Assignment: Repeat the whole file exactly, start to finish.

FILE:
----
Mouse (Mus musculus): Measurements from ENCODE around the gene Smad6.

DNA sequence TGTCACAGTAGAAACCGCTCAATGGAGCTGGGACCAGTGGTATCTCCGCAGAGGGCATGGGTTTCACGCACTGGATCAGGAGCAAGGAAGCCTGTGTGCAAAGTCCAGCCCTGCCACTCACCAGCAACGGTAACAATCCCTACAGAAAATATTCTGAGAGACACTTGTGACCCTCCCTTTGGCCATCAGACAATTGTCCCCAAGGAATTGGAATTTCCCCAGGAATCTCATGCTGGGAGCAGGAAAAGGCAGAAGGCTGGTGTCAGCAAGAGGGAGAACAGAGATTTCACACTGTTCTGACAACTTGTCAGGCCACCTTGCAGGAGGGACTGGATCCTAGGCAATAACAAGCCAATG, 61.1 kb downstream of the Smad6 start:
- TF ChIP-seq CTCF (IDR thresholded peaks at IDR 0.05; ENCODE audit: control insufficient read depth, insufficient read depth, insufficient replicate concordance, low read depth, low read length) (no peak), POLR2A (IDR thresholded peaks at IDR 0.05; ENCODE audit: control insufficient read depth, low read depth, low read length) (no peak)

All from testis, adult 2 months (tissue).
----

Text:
Mouse (Mus musculus): Measurements from ENCODE around the gene Smad6.

DNA sequence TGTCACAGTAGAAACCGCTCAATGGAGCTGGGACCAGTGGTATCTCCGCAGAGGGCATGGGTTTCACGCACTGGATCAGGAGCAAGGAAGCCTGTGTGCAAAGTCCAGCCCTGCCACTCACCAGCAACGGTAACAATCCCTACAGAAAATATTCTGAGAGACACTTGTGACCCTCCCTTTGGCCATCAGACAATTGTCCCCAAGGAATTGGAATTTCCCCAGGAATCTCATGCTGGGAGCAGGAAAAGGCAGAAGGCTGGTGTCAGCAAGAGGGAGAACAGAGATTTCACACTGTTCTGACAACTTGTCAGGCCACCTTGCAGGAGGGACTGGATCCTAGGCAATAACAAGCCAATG, 61.1 kb downstream of the Smad6 start:
- TF ChIP-seq CTCF (IDR thresholded peaks at IDR 0.05; ENCODE audit: control insufficient read depth, insufficient read depth, insufficient replicate concordance, low read depth, low read length) (no peak), POLR2A (IDR thresholded peaks at IDR 0.05; ENCODE audit: control insufficient read depth, low read depth, low read length) (no peak)

All from testis, adult 2 months (tissue).